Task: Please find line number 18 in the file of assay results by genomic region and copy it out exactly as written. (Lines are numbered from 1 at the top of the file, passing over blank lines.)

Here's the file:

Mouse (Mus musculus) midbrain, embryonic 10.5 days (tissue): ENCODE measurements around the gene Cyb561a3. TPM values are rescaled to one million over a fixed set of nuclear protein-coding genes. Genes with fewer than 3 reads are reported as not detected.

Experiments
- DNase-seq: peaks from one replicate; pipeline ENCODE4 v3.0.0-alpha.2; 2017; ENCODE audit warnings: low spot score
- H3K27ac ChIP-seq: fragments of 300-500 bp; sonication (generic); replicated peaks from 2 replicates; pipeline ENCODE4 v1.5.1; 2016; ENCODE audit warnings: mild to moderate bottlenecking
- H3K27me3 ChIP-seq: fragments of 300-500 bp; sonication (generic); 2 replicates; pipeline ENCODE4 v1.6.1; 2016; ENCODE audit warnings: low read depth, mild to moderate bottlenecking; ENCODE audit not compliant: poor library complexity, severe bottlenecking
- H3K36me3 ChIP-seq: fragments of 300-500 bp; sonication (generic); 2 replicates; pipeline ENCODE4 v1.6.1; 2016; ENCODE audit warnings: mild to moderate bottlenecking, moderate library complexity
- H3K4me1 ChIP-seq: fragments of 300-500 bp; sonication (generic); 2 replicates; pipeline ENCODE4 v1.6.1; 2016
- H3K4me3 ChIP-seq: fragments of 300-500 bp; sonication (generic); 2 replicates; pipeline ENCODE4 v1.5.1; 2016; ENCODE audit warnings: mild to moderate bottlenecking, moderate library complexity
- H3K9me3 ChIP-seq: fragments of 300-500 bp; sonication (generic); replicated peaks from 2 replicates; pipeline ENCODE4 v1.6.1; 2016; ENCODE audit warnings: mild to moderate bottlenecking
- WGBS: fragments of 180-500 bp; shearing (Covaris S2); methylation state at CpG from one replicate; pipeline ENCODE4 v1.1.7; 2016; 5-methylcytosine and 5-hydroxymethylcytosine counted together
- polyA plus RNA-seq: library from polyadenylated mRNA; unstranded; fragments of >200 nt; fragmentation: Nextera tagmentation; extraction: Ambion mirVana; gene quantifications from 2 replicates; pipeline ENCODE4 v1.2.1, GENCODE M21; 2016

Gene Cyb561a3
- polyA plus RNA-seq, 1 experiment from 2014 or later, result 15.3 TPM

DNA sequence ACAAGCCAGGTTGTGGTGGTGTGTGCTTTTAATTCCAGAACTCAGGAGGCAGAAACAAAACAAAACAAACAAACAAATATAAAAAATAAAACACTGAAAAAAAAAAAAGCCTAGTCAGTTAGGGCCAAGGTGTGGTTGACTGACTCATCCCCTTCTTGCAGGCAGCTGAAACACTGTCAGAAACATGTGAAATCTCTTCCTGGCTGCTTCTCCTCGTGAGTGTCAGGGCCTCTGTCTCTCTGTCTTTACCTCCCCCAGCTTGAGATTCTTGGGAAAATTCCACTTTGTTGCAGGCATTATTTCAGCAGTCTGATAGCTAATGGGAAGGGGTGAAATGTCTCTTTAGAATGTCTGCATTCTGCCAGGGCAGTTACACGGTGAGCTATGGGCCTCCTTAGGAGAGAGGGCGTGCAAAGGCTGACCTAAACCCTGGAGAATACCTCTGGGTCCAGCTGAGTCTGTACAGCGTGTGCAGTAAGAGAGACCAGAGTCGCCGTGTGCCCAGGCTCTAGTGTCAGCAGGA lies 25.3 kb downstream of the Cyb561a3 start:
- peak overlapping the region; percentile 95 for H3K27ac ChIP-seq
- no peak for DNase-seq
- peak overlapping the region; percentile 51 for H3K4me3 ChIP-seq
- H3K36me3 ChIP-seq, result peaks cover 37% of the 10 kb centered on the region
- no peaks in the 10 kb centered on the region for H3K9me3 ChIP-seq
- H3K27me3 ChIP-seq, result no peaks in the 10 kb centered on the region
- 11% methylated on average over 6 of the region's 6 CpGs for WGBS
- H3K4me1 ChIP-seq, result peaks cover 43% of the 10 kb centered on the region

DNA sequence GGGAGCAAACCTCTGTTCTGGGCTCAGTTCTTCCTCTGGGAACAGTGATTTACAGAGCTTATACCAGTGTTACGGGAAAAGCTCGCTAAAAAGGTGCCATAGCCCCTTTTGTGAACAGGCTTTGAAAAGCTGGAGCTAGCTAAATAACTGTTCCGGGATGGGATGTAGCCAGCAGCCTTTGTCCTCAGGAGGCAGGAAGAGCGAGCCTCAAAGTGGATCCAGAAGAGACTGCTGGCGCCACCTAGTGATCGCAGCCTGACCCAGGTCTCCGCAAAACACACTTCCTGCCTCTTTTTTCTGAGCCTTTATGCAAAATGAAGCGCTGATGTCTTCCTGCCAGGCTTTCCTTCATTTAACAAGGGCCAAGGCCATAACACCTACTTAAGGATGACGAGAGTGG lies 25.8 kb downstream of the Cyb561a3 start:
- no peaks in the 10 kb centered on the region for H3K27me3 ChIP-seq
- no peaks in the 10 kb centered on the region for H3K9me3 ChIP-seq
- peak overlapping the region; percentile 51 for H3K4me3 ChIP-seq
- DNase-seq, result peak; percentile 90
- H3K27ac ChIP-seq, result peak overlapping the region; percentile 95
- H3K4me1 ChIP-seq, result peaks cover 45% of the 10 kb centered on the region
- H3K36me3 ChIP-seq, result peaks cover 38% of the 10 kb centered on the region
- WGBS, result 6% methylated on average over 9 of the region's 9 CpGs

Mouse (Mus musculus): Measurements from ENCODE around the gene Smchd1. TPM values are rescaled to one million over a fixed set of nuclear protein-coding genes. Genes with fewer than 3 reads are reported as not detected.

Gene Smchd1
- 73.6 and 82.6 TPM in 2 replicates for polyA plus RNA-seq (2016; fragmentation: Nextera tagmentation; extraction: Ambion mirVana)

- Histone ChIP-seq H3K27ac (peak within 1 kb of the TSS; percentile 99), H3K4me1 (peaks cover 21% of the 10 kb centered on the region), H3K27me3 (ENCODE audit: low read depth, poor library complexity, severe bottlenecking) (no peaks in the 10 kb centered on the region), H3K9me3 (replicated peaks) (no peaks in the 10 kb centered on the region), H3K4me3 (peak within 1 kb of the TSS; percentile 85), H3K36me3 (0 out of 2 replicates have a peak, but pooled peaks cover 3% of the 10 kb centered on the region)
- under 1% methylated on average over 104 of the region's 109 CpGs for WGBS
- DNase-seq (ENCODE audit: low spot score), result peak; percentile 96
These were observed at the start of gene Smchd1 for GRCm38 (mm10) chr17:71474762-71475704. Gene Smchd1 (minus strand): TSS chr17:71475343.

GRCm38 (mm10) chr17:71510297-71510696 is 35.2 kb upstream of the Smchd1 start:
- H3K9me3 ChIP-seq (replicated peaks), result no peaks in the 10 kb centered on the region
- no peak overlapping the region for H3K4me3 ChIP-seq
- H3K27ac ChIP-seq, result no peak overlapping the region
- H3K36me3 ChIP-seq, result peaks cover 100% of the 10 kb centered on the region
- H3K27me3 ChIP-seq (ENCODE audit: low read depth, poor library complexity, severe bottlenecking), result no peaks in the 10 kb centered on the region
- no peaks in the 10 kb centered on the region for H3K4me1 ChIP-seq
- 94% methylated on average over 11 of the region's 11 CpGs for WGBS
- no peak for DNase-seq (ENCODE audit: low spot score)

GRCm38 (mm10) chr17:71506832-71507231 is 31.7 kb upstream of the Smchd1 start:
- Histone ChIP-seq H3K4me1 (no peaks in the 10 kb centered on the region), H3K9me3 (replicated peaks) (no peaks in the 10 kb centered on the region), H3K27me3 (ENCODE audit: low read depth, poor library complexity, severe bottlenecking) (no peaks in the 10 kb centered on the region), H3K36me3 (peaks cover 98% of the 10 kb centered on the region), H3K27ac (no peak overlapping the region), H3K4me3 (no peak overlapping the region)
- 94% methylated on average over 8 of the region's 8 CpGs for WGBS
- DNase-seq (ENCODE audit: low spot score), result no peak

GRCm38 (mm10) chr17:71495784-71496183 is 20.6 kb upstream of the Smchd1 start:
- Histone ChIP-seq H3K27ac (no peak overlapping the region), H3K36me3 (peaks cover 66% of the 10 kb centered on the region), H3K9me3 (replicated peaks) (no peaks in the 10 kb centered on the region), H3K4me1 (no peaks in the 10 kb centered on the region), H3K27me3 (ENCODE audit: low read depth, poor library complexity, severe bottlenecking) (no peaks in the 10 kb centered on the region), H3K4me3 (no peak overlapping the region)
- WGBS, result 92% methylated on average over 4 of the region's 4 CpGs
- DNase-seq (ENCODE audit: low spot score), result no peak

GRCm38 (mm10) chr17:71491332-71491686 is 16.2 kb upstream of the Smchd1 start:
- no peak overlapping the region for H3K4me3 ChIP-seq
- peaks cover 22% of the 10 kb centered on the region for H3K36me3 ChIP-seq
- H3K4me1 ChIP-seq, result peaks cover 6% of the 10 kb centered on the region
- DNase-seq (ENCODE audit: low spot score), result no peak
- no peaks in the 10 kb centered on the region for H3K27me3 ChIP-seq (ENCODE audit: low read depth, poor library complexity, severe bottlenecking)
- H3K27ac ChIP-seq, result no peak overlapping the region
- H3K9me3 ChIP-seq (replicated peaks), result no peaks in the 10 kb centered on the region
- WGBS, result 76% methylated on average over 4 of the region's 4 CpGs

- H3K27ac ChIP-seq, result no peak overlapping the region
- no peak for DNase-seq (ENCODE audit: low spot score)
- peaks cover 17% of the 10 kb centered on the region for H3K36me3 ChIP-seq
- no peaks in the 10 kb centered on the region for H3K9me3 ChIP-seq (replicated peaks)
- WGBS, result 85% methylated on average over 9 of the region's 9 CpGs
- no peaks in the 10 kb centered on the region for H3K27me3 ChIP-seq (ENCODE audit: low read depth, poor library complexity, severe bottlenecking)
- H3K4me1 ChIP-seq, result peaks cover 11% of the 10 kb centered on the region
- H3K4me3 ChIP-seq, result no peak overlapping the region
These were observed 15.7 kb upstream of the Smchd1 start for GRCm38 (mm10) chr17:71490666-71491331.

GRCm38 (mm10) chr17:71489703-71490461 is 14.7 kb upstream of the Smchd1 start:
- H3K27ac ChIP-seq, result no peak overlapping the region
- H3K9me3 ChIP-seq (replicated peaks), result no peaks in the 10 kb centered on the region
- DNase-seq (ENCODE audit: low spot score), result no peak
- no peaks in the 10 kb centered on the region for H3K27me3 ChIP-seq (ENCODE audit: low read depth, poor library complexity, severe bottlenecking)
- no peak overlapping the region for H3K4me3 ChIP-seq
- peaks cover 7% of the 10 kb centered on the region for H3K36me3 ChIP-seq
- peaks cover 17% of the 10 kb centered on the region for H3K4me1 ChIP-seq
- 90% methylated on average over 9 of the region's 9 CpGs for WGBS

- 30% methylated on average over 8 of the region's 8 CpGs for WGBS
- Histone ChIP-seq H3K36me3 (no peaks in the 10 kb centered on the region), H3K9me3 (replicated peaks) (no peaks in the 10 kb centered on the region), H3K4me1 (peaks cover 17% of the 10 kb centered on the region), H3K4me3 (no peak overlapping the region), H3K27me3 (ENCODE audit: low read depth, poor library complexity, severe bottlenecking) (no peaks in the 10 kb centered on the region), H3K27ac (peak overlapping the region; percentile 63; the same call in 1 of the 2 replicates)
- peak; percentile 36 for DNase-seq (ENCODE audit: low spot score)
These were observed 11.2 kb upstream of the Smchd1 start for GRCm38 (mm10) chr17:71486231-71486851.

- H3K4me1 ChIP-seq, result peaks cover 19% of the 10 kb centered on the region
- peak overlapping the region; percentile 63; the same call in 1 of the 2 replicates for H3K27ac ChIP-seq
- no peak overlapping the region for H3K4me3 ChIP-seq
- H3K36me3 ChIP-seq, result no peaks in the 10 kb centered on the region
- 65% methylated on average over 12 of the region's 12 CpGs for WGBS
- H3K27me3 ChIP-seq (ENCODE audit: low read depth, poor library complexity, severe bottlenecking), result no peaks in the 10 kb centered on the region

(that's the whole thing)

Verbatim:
- H3K36me3 ChIP-seq, result peaks cover 37% of the 10 kb centered on the region